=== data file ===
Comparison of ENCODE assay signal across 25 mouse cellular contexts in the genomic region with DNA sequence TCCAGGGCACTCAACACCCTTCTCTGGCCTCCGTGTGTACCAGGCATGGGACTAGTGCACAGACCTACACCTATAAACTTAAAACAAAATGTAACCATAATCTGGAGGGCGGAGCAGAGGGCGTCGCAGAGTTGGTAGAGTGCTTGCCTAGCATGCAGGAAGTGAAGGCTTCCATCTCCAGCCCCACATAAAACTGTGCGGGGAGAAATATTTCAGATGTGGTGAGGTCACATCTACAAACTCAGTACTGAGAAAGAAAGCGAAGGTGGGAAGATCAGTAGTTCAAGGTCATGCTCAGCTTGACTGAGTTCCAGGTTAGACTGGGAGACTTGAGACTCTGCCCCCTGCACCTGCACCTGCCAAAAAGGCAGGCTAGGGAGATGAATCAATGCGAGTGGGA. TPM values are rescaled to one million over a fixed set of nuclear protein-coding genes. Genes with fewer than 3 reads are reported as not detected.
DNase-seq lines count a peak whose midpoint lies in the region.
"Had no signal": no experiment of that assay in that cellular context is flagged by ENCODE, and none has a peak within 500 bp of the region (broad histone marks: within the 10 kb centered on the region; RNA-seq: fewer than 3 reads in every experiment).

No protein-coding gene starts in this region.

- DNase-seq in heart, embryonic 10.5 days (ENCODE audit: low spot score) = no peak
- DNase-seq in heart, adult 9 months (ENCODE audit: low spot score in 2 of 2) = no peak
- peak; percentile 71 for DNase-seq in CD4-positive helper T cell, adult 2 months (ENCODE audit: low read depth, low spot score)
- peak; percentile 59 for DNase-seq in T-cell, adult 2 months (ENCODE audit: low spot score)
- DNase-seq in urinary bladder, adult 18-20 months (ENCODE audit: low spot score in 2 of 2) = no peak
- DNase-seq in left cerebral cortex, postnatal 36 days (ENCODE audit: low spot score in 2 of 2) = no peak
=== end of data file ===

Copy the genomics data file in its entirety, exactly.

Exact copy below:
Comparison of ENCODE assay signal across 25 mouse cellular contexts in the genomic region with DNA sequence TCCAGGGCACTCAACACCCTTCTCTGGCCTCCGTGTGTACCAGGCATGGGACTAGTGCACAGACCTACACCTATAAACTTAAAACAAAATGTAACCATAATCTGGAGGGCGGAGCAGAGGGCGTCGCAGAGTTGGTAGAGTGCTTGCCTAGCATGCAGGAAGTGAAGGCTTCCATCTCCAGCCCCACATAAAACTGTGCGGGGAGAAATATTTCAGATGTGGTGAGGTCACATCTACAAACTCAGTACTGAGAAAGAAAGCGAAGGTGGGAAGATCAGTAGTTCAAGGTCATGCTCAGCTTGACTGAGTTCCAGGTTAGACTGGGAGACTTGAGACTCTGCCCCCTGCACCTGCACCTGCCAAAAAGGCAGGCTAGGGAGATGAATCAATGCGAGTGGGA. TPM values are rescaled to one million over a fixed set of nuclear protein-coding genes. Genes with fewer than 3 reads are reported as not detected.
DNase-seq lines count a peak whose midpoint lies in the region.
"Had no signal": no experiment of that assay in that cellular context is flagged by ENCODE, and none has a peak within 500 bp of the region (broad histone marks: within the 10 kb centered on the region; RNA-seq: fewer than 3 reads in every experiment).

No protein-coding gene starts in this region.

- DNase-seq in heart, embryonic 10.5 days (ENCODE audit: low spot score) = no peak
- DNase-seq in heart, adult 9 months (ENCODE audit: low spot score in 2 of 2) = no peak
- peak; percentile 71 for DNase-seq in CD4-positive helper T cell, adult 2 months (ENCODE audit: low read depth, low spot score)
- peak; percentile 59 for DNase-seq in T-cell, adult 2 months (ENCODE audit: low spot score)
- DNase-seq in urinary bladder, adult 18-20 months (ENCODE audit: low spot score in 2 of 2) = no peak
- DNase-seq in left cerebral cortex, postnatal 36 days (ENCODE audit: low spot score in 2 of 2) = no peak